Particle Rolling on a Fibrillar Interface

Particle Rolling on a Fibrillar Interface
Uyiosa Abusomwan, Metin Sitti
Carnegie Mellon University
Pittsburgh, Pennsylvania, 15213, USA
[email protected]
Despite the significant progress made towards the
design and fabrication of fibrillar adhesives and the successful demonstration in several potential application areas
such as in robotics, manufacturing and biological devices,
a notable success has not been seen in the use of fibrillar
adhesives in real-world environments (1-3). One of the
major hindrances to practical application of fibrillar adhesives is the presence of particle contaminants in the environments which have been shown to drastically reduce the
adhesive strength and overall performance of fibrillar adhesives. Recently, dry contact-based cleaning procedures
have been successfully demonstrated as a more practical
method of recovering some or all of the initial adhesive
strength of contaminated fibrillar adhesives (4). The cleaning procedure involves cycles of loading, shearing and
unloading the contaminated sample against a rigid smooth
substrate. The success of the procedure has been attributed
partly to particle rolling or sliding at the fibrillar interface.
In this work, we further investigate shear-based contact cleaning to unearth the main mechanism of dry contact
cleaning. Load-drag-unload cleaning experiments are conducted for adhesive samples contaminated with a single
contaminating particle. An analytical model of particle
rolling which fits well with the experimental data is also
The experiments were conducted on elastomer microfibers with mushroom-shaped tips, which were fabricated
using a published lithographic technique (5). The diameter
of the microfibers tip was 95 μm, with an aspect ratio (tip
diameter to height) of 1. The samples were made from
polyurethane elastomer (ST-1060, BJB Enterprises) with
Young’s modulus Ef of 2.9 MPa and work of adhesion to
glass Wpf of 93 mJ/m2. Glass microspheres (Potters Industries, ‘type 1922’) were used as contaminants.
The cleaning experiments were performed on a custom designed 2-axis force measurement system, consisting
of automated linear actuated stages (MFA-CC and VP25XA, Newport) for motion control, manual rotational
stages (GON40-U, Newport) for angular alignment, and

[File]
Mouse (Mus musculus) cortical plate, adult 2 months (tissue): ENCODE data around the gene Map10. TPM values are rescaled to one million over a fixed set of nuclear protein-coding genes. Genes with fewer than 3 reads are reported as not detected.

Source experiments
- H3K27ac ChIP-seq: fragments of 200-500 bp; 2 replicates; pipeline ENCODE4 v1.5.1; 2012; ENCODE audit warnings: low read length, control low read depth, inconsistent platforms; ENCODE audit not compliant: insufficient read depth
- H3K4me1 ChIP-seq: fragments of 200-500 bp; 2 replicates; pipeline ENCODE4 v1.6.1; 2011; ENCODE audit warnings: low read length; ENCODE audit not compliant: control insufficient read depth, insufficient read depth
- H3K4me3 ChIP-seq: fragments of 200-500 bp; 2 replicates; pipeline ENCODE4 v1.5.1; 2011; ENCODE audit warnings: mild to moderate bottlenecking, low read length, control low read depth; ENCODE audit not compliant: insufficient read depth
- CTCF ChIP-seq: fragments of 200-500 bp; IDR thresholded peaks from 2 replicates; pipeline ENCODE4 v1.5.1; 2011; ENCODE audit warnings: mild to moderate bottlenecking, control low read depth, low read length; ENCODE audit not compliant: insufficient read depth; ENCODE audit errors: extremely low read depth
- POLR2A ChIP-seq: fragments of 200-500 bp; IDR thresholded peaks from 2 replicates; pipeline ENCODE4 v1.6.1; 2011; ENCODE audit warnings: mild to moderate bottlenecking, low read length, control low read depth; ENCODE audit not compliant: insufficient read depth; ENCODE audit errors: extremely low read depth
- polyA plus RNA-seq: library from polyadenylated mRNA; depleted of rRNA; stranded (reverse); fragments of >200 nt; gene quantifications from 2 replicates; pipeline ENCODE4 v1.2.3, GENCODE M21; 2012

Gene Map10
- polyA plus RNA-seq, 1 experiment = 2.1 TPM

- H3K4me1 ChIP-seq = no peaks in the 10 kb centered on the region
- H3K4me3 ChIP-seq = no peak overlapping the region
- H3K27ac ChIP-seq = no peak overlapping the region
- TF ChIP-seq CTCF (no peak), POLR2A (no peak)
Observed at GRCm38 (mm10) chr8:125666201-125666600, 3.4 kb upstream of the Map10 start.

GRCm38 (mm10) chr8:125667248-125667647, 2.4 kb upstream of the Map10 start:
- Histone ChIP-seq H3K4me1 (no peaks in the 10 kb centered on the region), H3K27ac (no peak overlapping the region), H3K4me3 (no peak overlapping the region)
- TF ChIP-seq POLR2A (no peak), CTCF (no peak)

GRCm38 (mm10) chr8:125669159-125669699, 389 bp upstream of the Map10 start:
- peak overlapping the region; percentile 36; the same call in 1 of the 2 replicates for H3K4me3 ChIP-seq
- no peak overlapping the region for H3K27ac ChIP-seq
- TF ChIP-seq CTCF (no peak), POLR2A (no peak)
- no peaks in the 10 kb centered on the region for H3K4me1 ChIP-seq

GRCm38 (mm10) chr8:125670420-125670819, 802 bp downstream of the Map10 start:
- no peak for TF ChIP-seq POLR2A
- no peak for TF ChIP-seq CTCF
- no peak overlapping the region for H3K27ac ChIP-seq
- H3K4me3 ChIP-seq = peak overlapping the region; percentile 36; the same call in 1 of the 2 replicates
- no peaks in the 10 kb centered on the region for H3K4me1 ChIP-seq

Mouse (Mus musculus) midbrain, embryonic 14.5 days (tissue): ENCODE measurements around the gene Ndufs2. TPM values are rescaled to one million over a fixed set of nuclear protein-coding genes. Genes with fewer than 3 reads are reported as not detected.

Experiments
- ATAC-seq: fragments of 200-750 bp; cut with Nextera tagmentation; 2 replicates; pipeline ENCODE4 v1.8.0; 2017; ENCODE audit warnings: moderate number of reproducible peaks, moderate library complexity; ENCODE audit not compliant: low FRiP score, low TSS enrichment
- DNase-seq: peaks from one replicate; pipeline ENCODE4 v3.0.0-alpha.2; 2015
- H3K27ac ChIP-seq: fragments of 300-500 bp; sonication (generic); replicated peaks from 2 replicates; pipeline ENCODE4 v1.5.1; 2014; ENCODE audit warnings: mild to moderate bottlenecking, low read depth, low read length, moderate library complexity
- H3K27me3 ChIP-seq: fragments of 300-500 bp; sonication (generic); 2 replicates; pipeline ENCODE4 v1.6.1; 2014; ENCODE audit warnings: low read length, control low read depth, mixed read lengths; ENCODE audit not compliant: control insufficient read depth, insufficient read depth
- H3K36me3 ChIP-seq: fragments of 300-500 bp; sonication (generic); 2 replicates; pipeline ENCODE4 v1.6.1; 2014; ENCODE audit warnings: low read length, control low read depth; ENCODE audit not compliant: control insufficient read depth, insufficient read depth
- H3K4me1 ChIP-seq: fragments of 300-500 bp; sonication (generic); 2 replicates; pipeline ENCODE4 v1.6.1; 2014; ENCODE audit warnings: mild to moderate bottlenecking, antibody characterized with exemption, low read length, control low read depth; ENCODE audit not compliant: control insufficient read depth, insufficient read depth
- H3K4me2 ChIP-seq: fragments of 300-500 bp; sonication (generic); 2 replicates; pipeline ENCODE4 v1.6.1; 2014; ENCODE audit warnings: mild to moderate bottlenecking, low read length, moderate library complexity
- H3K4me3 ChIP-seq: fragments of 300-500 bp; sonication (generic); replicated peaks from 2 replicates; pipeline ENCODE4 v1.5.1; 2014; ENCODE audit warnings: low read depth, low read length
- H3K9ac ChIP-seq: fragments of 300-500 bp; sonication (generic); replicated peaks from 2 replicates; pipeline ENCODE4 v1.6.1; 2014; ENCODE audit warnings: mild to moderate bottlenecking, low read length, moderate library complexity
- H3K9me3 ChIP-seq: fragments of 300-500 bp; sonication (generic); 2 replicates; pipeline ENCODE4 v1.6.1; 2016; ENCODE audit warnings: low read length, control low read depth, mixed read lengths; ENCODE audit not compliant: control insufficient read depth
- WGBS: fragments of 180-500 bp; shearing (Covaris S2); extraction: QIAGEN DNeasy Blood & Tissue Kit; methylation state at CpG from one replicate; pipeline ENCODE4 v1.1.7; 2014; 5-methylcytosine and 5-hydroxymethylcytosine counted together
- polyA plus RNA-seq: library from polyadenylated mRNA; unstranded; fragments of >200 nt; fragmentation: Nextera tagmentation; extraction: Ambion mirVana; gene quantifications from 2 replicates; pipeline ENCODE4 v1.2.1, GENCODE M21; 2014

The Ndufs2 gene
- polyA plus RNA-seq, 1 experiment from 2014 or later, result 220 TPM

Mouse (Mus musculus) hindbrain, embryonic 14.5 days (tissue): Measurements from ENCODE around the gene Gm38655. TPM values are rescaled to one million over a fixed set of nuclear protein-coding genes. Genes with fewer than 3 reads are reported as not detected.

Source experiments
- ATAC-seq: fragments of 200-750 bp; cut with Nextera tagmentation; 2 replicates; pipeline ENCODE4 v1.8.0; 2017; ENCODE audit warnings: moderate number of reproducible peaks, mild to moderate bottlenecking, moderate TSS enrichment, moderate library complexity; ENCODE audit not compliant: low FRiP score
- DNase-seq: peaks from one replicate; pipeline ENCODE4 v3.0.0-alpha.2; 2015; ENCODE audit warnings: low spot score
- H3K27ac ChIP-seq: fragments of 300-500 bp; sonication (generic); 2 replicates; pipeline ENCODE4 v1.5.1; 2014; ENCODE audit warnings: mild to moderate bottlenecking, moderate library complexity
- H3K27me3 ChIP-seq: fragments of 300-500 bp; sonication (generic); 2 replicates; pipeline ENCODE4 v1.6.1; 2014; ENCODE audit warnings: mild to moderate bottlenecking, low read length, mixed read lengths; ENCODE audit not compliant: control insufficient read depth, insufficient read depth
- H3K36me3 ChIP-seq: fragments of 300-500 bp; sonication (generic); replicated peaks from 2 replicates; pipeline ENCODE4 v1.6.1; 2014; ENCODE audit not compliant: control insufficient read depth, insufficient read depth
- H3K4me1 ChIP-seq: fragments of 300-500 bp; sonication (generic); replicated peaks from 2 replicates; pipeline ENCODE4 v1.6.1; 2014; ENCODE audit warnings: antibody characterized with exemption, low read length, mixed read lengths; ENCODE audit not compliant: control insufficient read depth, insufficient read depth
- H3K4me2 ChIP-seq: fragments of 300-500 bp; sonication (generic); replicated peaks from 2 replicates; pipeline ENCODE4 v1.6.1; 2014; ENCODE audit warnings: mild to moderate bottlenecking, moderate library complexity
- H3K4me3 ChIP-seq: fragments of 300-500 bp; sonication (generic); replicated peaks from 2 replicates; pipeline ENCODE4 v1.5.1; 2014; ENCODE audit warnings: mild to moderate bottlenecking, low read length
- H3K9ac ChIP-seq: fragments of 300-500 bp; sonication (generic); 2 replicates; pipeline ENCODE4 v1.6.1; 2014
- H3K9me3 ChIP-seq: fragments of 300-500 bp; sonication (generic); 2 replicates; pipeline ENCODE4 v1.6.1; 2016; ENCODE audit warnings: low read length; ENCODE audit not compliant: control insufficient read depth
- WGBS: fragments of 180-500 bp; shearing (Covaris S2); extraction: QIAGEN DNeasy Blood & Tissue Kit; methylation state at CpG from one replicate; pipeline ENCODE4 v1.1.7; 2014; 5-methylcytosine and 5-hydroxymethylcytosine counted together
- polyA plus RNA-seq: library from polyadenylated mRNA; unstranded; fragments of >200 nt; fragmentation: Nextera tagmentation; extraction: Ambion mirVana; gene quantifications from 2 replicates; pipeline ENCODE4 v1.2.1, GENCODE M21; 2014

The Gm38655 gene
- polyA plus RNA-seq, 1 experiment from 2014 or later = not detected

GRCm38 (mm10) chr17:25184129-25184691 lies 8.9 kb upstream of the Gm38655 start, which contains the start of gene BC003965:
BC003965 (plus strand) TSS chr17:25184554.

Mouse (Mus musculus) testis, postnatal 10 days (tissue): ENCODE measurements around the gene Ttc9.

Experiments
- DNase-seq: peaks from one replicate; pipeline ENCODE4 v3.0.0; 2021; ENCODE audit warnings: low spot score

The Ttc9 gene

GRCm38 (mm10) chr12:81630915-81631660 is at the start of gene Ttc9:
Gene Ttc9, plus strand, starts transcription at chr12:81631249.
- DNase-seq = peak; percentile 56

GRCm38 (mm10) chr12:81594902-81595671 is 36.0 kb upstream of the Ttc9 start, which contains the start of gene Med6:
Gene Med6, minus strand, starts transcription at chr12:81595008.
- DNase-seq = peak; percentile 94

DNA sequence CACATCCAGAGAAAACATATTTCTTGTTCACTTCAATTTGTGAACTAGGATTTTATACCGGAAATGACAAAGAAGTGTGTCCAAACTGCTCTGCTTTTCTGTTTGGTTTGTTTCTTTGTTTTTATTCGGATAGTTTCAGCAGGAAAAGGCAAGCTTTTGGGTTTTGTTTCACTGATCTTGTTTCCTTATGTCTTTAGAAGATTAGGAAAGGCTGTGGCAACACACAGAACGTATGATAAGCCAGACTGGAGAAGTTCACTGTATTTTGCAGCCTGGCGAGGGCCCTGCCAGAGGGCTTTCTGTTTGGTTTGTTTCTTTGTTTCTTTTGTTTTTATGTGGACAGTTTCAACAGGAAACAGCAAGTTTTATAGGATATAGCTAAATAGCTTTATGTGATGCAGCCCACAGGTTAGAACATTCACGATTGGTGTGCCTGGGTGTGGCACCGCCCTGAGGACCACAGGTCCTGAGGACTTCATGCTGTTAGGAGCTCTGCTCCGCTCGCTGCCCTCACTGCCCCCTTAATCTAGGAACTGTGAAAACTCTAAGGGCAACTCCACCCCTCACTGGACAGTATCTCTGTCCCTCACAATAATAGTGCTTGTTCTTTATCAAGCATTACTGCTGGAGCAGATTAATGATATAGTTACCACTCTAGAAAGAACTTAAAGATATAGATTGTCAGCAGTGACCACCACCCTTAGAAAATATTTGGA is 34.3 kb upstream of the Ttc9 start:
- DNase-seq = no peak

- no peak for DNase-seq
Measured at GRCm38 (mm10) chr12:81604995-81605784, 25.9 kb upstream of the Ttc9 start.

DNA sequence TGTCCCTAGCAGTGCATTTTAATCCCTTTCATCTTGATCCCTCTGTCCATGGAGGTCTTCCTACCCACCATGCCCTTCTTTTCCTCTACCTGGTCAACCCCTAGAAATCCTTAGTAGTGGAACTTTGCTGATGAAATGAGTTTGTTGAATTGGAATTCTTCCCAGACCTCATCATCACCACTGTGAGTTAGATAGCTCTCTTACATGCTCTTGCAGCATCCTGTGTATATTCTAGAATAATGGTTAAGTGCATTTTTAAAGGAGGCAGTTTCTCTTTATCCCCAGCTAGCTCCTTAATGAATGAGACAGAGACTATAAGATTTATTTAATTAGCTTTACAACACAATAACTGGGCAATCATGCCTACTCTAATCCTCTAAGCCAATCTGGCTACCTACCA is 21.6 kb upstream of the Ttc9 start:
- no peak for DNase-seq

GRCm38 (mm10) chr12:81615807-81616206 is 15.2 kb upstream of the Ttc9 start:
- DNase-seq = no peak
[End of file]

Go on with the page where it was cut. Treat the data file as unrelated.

load cells (GSO-50 and GSO-10, Transducer Techniques)
for force measurement. The setup was mounted on an inverted microscope and a colored digital video camera
(DFW-X710, Sony) was used to capture the visual data
during the experiment. A customized software was used to
control the system and to record time-stamped visual and
force data.
During the experiments, a clean and smooth glass
slide was brought into contact with the contaminated samples and compressed to a desired preload. When the preload is reached, the glass slide was moved horizontally
(parallel to the substrate) at a constant speed, while keeping the preload constant. The distance travelled by the particle δ was manually obtained from post-analysis of the
recorded video frames. The recorded force data from the
load cells were analyzed using a custom MATLAB code.
By varying the normal load Fz, we studied the effect of
preload on the particle displacement, and observed the
mechanism (rolling vs sliding) of the particle motion.
In this work, two sets of experiments were conducted:
In Experiment I, the dry-contact cleaning of a particle
larger than the diameter of the fiber tip was studied, using
a 240 μm diameter particle as the contaminant on a microfiber array. In this study, the particle makes contact simultaneously with more than one microfiber. The particle was
loaded with Fz ranging from 0.5 mN to 200 mN, and the
substrate was moved at a constant speed of 20 μm/s for
2mm. In Experiment II, the dry contact cleaning of a particle smaller than the diameter of the fiber tip was studied.
In this case, the particle is in contact with only one microfiber tip at a time. Subsequently a JKR contact was assumed. In this study a particle was sandwiched between a
glass substrate and a flat polyurethane mold. The choice of
using a flat polyurethane substrate in place of a single microfiber was due to the limitation of our force sensor to
measure the sub-milliNewton rolling force of particles
much less than the fiber tip. However, we believe that the
physics and mechanism are the same. A large 500 μm radius particle was used as contaminant in the experiment to
further magnify the rolling resistance force. The polyurethane mold was made by soft cast molding against a
smooth and flat acrylic to obtain a smooth polyurethane
elastomer surface. Similar to Experiment I, a clean glass
substrate was brought into contact with the contaminated
polyurethane sample and preloaded to a desired normal
load. The glass substrate was then displaced horizontally at
a constant speed while keeping the normal load constant.
Results and Discussion
For a spherical particle sandwiched between a glass
substrate and an adhesive sample, three cases of particle
motion are possible, when a shear force is applied to the
substrate: in Case 1, the particle slides along the substrate
without moving relative to the adhesive; in Case 2, the
particle slides along the adhesive without moving relative